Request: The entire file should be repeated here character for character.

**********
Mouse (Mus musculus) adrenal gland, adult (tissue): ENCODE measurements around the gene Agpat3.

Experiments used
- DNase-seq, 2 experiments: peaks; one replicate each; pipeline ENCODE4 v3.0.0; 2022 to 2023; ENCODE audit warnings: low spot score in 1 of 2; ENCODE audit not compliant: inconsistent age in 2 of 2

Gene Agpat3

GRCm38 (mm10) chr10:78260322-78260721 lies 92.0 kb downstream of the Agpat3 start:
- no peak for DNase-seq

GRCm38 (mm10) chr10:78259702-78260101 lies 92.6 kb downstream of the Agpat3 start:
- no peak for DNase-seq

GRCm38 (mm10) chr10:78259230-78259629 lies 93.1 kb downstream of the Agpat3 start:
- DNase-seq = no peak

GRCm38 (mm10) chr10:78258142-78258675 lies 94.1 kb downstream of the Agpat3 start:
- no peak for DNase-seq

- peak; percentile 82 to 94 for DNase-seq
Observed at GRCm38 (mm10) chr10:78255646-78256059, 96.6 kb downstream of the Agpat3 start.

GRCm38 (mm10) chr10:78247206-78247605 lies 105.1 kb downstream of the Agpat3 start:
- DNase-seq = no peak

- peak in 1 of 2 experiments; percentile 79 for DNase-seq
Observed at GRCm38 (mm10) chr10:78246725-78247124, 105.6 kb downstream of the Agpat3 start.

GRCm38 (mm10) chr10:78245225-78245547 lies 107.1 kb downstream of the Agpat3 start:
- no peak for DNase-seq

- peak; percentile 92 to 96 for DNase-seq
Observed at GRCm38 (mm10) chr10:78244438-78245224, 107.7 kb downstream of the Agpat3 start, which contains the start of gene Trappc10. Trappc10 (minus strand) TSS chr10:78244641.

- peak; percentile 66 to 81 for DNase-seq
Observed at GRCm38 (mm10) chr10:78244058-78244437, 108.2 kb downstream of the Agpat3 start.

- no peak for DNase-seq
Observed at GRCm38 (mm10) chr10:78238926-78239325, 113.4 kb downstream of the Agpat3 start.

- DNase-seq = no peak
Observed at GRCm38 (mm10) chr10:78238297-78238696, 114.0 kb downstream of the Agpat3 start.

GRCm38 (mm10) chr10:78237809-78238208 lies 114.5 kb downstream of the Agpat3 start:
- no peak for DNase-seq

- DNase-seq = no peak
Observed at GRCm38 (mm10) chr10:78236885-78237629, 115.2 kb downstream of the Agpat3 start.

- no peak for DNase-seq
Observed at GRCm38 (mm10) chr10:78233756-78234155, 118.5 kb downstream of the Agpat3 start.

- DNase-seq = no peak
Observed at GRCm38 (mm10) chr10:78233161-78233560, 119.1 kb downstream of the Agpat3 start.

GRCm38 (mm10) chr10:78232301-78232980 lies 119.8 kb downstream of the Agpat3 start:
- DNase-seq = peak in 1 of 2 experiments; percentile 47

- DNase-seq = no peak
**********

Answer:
Mouse (Mus musculus) adrenal gland, adult (tissue): ENCODE measurements around the gene Agpat3.

Experiments used
- DNase-seq, 2 experiments: peaks; one replicate each; pipeline ENCODE4 v3.0.0; 2022 to 2023; ENCODE audit warnings: low spot score in 1 of 2; ENCODE audit not compliant: inconsistent age in 2 of 2

Gene Agpat3

GRCm38 (mm10) chr10:78260322-78260721 lies 92.0 kb downstream of the Agpat3 start:
- no peak for DNase-seq

GRCm38 (mm10) chr10:78259702-78260101 lies 92.6 kb downstream of the Agpat3 start:
- no peak for DNase-seq

GRCm38 (mm10) chr10:78259230-78259629 lies 93.1 kb downstream of the Agpat3 start:
- DNase-seq = no peak

GRCm38 (mm10) chr10:78258142-78258675 lies 94.1 kb downstream of the Agpat3 start:
- no peak for DNase-seq

- peak; percentile 82 to 94 for DNase-seq
Observed at GRCm38 (mm10) chr10:78255646-78256059, 96.6 kb downstream of the Agpat3 start.

GRCm38 (mm10) chr10:78247206-78247605 lies 105.1 kb downstream of the Agpat3 start:
- DNase-seq = no peak

- peak in 1 of 2 experiments; percentile 79 for DNase-seq
Observed at GRCm38 (mm10) chr10:78246725-78247124, 105.6 kb downstream of the Agpat3 start.

GRCm38 (mm10) chr10:78245225-78245547 lies 107.1 kb downstream of the Agpat3 start:
- no peak for DNase-seq

- peak; percentile 92 to 96 for DNase-seq
Observed at GRCm38 (mm10) chr10:78244438-78245224, 107.7 kb downstream of the Agpat3 start, which contains the start of gene Trappc10. Trappc10 (minus strand) TSS chr10:78244641.

- peak; percentile 66 to 81 for DNase-seq
Observed at GRCm38 (mm10) chr10:78244058-78244437, 108.2 kb downstream of the Agpat3 start.

- no peak for DNase-seq
Observed at GRCm38 (mm10) chr10:78238926-78239325, 113.4 kb downstream of the Agpat3 start.

- DNase-seq = no peak
Observed at GRCm38 (mm10) chr10:78238297-78238696, 114.0 kb downstream of the Agpat3 start.

GRCm38 (mm10) chr10:78237809-78238208 lies 114.5 kb downstream of the Agpat3 start:
- no peak for DNase-seq

- DNase-seq = no peak
Observed at GRCm38 (mm10) chr10:78236885-78237629, 115.2 kb downstream of the Agpat3 start.

- no peak for DNase-seq
Observed at GRCm38 (mm10) chr10:78233756-78234155, 118.5 kb downstream of the Agpat3 start.

- DNase-seq = no peak
Observed at GRCm38 (mm10) chr10:78233161-78233560, 119.1 kb downstream of the Agpat3 start.

GRCm38 (mm10) chr10:78232301-78232980 lies 119.8 kb downstream of the Agpat3 start:
- DNase-seq = peak in 1 of 2 experiments; percentile 47

- DNase-seq = no peak